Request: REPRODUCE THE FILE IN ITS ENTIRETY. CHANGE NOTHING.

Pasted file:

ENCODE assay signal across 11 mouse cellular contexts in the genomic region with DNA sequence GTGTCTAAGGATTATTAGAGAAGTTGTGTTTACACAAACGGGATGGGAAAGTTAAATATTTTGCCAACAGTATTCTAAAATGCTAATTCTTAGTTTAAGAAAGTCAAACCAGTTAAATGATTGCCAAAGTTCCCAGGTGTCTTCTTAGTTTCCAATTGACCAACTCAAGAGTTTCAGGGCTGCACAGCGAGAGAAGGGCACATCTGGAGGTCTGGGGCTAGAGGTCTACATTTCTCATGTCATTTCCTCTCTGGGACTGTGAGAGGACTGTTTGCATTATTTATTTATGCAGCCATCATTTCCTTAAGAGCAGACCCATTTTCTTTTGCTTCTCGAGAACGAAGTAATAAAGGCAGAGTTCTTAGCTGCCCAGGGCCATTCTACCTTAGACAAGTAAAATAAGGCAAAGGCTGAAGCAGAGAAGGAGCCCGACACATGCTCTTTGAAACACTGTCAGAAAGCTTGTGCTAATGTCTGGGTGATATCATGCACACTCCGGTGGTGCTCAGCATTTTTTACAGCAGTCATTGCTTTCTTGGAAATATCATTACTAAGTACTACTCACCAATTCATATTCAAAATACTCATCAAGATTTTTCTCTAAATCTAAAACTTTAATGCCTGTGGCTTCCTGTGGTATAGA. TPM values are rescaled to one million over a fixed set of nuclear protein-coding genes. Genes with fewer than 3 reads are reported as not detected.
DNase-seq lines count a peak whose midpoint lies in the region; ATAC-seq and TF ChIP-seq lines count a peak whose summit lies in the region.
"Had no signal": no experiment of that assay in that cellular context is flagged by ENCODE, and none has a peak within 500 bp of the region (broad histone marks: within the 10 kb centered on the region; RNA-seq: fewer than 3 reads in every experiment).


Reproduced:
ENCODE assay signal across 11 mouse cellular contexts in the genomic region with DNA sequence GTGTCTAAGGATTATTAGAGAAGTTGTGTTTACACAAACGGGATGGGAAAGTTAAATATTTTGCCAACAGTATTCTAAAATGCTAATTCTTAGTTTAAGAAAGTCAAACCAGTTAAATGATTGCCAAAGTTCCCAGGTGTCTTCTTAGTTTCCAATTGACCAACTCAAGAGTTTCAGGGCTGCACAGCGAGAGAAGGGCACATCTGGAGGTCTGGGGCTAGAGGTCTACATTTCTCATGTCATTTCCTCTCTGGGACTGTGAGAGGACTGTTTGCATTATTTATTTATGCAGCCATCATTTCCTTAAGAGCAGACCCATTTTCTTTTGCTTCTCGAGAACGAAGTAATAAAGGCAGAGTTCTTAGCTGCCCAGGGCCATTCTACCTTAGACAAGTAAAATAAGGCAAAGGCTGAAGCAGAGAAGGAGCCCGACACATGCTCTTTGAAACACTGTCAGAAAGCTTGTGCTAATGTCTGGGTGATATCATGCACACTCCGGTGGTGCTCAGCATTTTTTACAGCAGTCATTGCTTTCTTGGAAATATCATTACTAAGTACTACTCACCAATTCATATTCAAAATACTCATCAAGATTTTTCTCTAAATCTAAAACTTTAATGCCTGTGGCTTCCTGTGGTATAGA. TPM values are rescaled to one million over a fixed set of nuclear protein-coding genes. Genes with fewer than 3 reads are reported as not detected.
DNase-seq lines count a peak whose midpoint lies in the region; ATAC-seq and TF ChIP-seq lines count a peak whose summit lies in the region.
"Had no signal": no experiment of that assay in that cellular context is flagged by ENCODE, and none has a peak within 500 bp of the region (broad histone marks: within the 10 kb centered on the region; RNA-seq: fewer than 3 reads in every experiment).